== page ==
IIRC, only one pole of the 120-N-120 V AC feed is allowed to be wired to the 20 A duplex receptacle, even if you were to break the tab between the two halves in an ill-advised attempt to use both poles. IIRC, Code does not allow 220 V AC to be wired to a duplex receptacle. A qualified electrician should perform this work since you cannot "sign off" on my IIRC statements without one.
     
  11. Minder

    Minder

    3,092
    661
    Apr 24, 2015
    It would not be required for a double (linked) breaker if the outlet is converted to 120v as typical for a modern washing machine. Using an individual breaker for each outlet, that is if the cable includes a neutral, if not , it can be done by using say the red for live and the black for neutral by using white electrical tape at each termination and moving the black from the breaker to the neutral bar. And use a single 20a breaker.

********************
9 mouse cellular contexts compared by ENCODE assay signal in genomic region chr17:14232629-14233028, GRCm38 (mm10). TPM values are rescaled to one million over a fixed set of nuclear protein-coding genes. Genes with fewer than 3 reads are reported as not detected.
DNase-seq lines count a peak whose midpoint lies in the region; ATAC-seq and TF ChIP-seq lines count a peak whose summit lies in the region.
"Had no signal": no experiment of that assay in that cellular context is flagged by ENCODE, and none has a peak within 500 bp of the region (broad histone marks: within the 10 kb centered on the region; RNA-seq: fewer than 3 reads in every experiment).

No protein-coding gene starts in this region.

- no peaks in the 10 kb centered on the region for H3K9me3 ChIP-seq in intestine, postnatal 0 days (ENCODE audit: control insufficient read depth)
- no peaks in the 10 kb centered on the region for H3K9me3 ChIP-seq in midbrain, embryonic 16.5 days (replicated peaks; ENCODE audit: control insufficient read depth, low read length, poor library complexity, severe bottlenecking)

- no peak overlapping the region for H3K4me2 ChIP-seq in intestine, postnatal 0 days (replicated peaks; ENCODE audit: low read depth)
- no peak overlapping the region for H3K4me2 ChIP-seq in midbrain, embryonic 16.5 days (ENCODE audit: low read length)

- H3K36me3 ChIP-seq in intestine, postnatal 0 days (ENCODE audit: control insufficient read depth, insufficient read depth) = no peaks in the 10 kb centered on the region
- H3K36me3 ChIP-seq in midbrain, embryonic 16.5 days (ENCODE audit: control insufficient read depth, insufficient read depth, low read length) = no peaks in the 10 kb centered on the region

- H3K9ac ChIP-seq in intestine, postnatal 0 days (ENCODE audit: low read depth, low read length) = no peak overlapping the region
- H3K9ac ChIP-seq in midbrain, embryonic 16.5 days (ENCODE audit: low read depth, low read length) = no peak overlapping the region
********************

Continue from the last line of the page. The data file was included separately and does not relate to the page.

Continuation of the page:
As per NEC/CEC.
    M.
     
    hevans1944 likes this.
  12. Tha fios agaibh

    Tha fios agaibh

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    Aug 11, 2014
    I disagree. It doesn't mater what voltage it is. This is a multi wire branch circuit.
    If two hots are used and they land on the same device (yoke or strap) you must use a 2p breaker or approved ties.

    NEC 210.4(B) says;
    "Disconnecting Means. Each multiwire branch circuit shall be provided with a means that will simultaneously disconnect all ungrounded conductors at the point where the branch circuit originates."

    Even if this wasn't a multi wire circuit, two individual breakers can't land on the same duplex or it'd be a violation of 210.7
     
  13. bigone5500

    bigone5500

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    Apr 9, 2014
    I was posting about the first photo.
     
  14. Tha fios agaibh

    Tha fios agaibh

    2,166
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    Aug 11, 2014
    Screenshot_2016-09-30-17-31-03-1.png To be clear, a single 20a breaker could be used to feed the existing wiring and then pigtail the receptacle with 12awg to it. But you can't use two individual breakers on one duplex.
    Also should be noted this 20a outlet must only serve the washer.